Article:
With continuous close, they can take remedial action as soon as performance declines, rather than having a more significant realisation at the end of the reporting period. There’s a still a way to go before this philosophy becomes fully mainstream, but it is growing in popularity due to the associated benefits.
What are the benefits of continuous accounting?
Keep up with competitors
Many business departments have adopted new systems to automate their processes, optimise their resources, and ultimately reduce costs. Finance teams still using legacy systems are perhaps best positioned to benefit from continuous accounting and the related technologies. It gives them the capacity to think outside the box and seek constant improvement, thus keeping up with the competition.
Accurate financial data
Previously, financial reports gave leaders an overview of the past, rather than demonstrating the here and now. With the continuous approach, data relating to present income / expenditure can be viewed on demand. Even when the data is flawed, this can at least be rectified in good time with regular reviews, rather than waiting until it causes issues.
Functional finance team
A finance team's ability to function as a strategic force is dependent on instant access to real time financial data. Rather than being reactive (in terms of internal performance and external events), CFOs can use data to recommend proactive measures to the CEO. And finance employees can give precise advice to other departments upon request, instead of sporadically providing best guesses.
By monitoring accounts daily, the finance team can help the business to hit targets quicker, by suggesting changes that are informed by up-to-the-minute numbers. It also boosts agility, as threats can be responded to quickly (such as tightening spend to counteract an economic downturn).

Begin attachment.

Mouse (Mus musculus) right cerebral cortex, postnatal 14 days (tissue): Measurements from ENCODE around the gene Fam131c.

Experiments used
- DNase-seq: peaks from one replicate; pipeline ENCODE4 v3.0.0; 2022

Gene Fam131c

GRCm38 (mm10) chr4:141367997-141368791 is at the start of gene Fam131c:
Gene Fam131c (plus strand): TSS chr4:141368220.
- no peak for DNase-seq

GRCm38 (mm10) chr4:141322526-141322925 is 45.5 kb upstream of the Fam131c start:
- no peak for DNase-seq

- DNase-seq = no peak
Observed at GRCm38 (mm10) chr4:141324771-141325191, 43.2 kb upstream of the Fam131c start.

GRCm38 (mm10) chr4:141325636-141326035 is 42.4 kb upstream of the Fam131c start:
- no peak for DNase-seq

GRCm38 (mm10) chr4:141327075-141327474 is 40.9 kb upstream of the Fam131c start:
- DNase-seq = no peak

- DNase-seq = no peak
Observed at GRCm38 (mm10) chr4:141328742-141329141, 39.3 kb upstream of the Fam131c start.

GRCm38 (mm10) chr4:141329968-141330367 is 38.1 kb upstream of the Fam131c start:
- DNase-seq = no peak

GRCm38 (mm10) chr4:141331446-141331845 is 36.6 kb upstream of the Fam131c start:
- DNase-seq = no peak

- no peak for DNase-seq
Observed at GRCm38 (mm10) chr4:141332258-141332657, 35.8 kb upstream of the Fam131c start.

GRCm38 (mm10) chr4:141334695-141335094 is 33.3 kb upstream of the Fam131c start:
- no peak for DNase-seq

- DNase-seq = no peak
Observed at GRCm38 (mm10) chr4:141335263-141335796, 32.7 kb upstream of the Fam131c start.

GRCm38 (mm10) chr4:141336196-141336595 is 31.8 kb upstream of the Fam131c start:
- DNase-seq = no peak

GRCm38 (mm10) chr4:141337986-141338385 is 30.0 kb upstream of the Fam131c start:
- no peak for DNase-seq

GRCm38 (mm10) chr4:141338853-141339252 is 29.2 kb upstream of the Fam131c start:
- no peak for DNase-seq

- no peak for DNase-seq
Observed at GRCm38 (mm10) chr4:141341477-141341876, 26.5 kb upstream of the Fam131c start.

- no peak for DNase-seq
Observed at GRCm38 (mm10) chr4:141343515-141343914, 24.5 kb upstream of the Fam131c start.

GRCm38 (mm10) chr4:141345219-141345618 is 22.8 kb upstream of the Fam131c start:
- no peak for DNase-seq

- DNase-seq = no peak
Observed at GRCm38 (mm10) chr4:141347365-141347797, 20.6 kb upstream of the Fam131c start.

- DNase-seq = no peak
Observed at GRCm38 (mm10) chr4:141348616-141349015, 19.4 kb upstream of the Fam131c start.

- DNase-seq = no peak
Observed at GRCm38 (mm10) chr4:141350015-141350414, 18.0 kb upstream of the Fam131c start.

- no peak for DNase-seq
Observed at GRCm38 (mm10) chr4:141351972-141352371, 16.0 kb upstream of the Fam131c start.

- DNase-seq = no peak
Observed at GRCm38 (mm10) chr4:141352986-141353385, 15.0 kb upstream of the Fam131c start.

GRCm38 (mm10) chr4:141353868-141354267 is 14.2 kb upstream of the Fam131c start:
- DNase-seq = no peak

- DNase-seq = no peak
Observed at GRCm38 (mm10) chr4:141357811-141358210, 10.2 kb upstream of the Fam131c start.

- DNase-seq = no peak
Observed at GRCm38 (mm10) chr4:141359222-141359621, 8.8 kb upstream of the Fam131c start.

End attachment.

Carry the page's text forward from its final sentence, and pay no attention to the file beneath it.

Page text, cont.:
Rather than manually consolidating data, finance teams can spend more time searching for patterns and forecasting financial performance. With a typical month-end, daily financial processes come to a halt, and finance professionals are essentially off limits to other departments. With continuous accounting, this unnecessary downtime is eradicated. They have increased time for guiding others and researching industry trends.
Greater employee wellbeing
A manageable workload for each individual helps to ensure they don’t experience burnout, leading to improved health and wellbeing. Rather than doing a month's worth of work in a few days (as happens with traditional month-end), they can complete it in a more organic and steady manner. They’re more likely to stay with a company that embraces a forward-thinking approach, leading to fewer recruitment costs too.
How to implement continuous accounting
Break down tasks into smaller chunks
Moving away from the traditional month-end provides an opportunity to assess which activities would have occurred within this rushed reporting period. These can then be broken down into more manageable tasks and dispersed across whole month. By rearranging the month, the schedule can have a less intense structure. It can also be less static, with tasks being brought forward or moved back depending on their urgency.
With a new structure comes a new set of responsibilities and amended timings. Duties can be distributed more appropriately, with expertise and workload taken into consideration to minimise stress. Employees should be made aware of any new daily accountabilities that arise due to the redistribution of month-end activities.
A shift in mindset
For continuous accounting to be effective, employees must buy into this strategy. This attitude will stem from the culture and best practices encouraged within the finance function. Leaders must be committed to rooting out old tactics and implementing the new way of working. This can be achieved though the training they provide and the priorities they emphasise. It shouldn’t be difficult to get employees onboard, as it makes their lives easier and enables them to perform better.